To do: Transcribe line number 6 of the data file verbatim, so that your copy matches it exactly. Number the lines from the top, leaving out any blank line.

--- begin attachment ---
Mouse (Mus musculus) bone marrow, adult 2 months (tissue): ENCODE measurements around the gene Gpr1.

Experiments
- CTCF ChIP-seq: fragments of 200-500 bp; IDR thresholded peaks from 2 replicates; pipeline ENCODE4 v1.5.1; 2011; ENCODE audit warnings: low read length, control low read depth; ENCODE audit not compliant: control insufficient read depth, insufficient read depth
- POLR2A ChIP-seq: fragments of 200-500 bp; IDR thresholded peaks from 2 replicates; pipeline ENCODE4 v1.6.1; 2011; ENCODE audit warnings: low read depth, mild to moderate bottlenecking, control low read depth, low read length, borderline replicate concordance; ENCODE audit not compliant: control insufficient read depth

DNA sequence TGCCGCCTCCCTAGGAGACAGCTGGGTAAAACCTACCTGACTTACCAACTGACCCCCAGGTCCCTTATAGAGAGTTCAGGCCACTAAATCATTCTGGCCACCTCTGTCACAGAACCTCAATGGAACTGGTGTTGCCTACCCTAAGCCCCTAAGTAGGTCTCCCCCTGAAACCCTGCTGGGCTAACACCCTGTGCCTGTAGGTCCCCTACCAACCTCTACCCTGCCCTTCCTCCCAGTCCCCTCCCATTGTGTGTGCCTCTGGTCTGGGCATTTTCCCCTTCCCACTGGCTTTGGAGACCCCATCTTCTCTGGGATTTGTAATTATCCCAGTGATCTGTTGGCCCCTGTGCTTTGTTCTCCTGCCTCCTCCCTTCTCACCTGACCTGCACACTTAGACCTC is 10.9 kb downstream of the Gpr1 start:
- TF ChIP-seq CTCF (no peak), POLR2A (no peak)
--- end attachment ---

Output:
- TF ChIP-seq CTCF (no peak), POLR2A (no peak)